Notes (0)
Bookmarks (0)

You have no saved items from this book

Project items include:
  • Saved book/article
  • Highlights
  • Quotes/citations
  • Notes
  • Bookmarks
Notes
Cite this page

Cited page

Style
Citations are available only to our active members.
Sign up now to cite pages or passages in MLA, APA and Chicago citation styles.

(Einhorn, 1992, p. 25)

(Einhorn 25)

1

1. Lois J. Einhorn, Abraham Lincoln, the Orator: Penetrating the Lincoln Legend (Westport, CT: Greenwood Press, 1992), 25, http://www.questia.com/read/27419298.

Cited page

Bookmark this page
U.S. Presidential Primaries and the Caucus-Convention System: A Sourcebook
Table of contents

Table of contents

  • Title Page iii
  • Contents v
  • Illustrations vii
  • Preface ix
  • Notes xii
  • Acknowledgments xiii
  • 1 - Presidential Nominations-- American Style 1
  • Introduction 8
  • 2 - History of Presidential Nominations (1789-1968) 9
  • Notes 18
  • 3 - Party Reform 20
  • Notes 32
  • 4 - Presidential Primaries in the Postreform Era (1972-1996) 34
  • Notes 44
  • 5 - The Caucus-Convention System 45
  • Notes 57
  • 6 - National Convention Delegate Selection Before and After Mcgovern-Fraser Reforms 59
  • Notes 66
  • 7 - Who Are the Delegates? 67
  • Notes 81
  • 8 - Nominating Strategies 83
  • Summary 98
  • Notes 99
  • 9 - Nominating Finance 101
  • Notes 122
  • 10 - Supreme Court Decisions and Presidential Nominations 125
  • Notes 132
  • 11 - Primaries, Caucuses, and the Mass Media 134
  • Notes 144
  • 12 - Primary Debates 146
  • Notes 155
  • 13 - Polls and Primaries 157
  • Notes 170
  • 14 - Voter Participation in Primaries and Caucuses 172
  • Notes 192
  • 15 - Proposed National Primary 195
  • Notes 205
  • 16 - Regional Primaries 206
  • Notes 213
  • 17 - National Preprimary Convention Plan and Other Recent Reform Proposals 215
  • Notes 221
  • 18 - National Nominating Conventions 223
  • Notes 251
  • 19 - Presidential Nominations: The Perot Model 254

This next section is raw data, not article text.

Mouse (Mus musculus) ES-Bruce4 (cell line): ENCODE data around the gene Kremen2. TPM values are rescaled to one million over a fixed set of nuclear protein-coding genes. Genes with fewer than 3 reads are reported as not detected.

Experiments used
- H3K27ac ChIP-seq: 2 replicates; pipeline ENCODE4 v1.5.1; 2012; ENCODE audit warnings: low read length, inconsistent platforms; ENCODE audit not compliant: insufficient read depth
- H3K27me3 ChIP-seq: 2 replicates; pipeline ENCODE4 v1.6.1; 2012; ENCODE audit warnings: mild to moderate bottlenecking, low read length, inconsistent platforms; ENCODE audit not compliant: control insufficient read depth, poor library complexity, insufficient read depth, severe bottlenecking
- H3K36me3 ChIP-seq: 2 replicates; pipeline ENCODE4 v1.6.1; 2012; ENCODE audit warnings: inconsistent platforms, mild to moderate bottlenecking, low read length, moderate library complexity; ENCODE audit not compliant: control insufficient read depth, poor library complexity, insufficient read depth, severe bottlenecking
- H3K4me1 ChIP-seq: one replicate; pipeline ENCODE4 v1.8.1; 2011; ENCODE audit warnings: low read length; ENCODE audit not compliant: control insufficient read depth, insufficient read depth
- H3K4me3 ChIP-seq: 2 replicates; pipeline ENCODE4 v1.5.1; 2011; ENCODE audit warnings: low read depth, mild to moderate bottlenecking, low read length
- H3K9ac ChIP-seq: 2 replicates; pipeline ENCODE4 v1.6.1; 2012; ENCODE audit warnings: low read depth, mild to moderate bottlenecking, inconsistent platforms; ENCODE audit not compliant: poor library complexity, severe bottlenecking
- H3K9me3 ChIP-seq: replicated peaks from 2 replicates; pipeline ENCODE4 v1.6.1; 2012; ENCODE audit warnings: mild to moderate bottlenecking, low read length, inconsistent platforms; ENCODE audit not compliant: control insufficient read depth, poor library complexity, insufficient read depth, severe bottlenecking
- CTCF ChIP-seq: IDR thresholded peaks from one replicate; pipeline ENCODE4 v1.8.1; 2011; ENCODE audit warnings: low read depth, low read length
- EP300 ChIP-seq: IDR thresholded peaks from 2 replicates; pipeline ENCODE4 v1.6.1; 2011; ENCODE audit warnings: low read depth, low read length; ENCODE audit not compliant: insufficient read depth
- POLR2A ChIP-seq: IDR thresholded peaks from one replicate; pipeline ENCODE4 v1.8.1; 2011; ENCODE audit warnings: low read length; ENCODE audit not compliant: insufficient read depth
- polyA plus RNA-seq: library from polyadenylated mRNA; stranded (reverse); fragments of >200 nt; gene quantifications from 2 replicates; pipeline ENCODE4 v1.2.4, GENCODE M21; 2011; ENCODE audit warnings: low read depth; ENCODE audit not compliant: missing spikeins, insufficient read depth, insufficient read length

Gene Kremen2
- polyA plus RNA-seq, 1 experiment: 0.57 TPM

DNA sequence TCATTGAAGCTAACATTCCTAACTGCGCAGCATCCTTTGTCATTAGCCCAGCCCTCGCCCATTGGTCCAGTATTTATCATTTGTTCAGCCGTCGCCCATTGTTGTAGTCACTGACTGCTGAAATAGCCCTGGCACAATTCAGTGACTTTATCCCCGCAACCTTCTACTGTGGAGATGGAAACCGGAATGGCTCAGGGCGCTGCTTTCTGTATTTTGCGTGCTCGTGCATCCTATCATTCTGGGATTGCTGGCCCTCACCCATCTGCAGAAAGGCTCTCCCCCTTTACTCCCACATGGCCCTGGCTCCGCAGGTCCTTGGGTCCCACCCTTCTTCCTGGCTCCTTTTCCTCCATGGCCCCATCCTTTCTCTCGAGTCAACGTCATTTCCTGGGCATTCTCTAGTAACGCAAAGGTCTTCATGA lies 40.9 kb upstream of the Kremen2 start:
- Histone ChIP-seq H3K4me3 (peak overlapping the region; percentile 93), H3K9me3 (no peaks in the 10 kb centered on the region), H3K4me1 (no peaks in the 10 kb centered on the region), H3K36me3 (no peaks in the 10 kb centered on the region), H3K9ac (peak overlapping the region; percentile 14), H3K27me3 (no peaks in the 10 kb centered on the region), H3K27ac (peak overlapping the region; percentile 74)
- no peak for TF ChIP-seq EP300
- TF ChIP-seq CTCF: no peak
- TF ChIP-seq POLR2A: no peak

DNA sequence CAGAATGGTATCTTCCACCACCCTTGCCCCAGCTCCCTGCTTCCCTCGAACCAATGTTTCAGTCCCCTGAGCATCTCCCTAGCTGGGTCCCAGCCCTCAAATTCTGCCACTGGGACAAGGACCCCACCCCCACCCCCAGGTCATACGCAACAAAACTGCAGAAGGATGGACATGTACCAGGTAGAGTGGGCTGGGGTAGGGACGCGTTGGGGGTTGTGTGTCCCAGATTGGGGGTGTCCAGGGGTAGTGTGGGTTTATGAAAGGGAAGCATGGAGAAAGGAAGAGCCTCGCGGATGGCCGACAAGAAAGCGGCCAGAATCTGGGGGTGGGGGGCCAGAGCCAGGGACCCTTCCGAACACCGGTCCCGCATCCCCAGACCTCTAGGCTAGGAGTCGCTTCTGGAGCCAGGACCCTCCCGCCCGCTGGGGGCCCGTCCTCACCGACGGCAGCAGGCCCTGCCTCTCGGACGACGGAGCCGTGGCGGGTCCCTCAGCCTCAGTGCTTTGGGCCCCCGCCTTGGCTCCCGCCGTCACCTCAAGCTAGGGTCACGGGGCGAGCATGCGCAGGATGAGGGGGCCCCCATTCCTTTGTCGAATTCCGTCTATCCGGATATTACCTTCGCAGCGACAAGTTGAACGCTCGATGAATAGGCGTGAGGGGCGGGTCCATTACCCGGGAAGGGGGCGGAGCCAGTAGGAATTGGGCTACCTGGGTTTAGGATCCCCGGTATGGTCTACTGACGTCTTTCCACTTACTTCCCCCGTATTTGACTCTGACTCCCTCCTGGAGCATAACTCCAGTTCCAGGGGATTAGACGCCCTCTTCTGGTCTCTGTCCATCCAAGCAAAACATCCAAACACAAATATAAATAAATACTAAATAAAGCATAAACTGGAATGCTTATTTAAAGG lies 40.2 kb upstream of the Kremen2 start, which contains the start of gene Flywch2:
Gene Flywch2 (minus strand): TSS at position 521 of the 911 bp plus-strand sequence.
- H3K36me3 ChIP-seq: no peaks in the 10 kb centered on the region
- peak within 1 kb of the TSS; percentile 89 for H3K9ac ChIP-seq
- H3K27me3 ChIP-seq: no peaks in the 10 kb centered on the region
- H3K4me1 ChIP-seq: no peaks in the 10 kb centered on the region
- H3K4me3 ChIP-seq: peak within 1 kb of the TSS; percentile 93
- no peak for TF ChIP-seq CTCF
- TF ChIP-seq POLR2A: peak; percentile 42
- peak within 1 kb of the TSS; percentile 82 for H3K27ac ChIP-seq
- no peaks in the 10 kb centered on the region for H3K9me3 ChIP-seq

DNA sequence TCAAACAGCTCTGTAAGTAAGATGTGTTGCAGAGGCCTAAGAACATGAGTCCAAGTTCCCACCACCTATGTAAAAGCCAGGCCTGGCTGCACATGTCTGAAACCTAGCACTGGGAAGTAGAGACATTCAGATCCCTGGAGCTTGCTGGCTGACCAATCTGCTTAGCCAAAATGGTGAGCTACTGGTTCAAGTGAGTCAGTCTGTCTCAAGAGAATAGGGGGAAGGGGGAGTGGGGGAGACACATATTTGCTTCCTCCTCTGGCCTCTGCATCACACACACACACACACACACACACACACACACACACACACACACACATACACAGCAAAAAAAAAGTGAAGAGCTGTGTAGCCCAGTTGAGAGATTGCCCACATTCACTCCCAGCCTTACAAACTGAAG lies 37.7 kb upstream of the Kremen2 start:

• Notes 261
  • Appendixes 263
  • Glossary 269
  • Selected Bibliography 275
  • Index 283
  • About the Author 295
Settings

Settings

Typeface
Text size Smaller Larger Reset View mode
Search within

Search within this book

Look up

Look up a word

  • Dictionary
  • Thesaurus
Please submit a word or phrase above.
Print this page

Print this page

Why can't I print more than one page at a time?

Full screen
/ 298

matching results for page

Cited passage

Style
Citations are available only to our active members.
Sign up now to cite pages or passages in MLA, APA and Chicago citation styles.

"Portraying himself as an honest, ordinary person helped Lincoln identify with his audiences." (Einhorn, 1992, p. 25).

"Portraying himself as an honest, ordinary person helped Lincoln identify with his audiences." (Einhorn 25)

"Portraying himself as an honest, ordinary person helped Lincoln identify with his audiences."1

1. Lois J. Einhorn, Abraham Lincoln, the Orator: Penetrating the Lincoln Legend (Westport, CT: Greenwood Press, 1992), 25, http://www.questia.com/read/27419298.

Cited passage

Thanks for trying Questia!

Please continue trying out our research tools, but please note, full functionality is available only to our active members.

Your work will be lost once you leave this Web page.

For full access in an ad-free environment, sign up now for a FREE, 1-day trial.

Already a member? Log in now.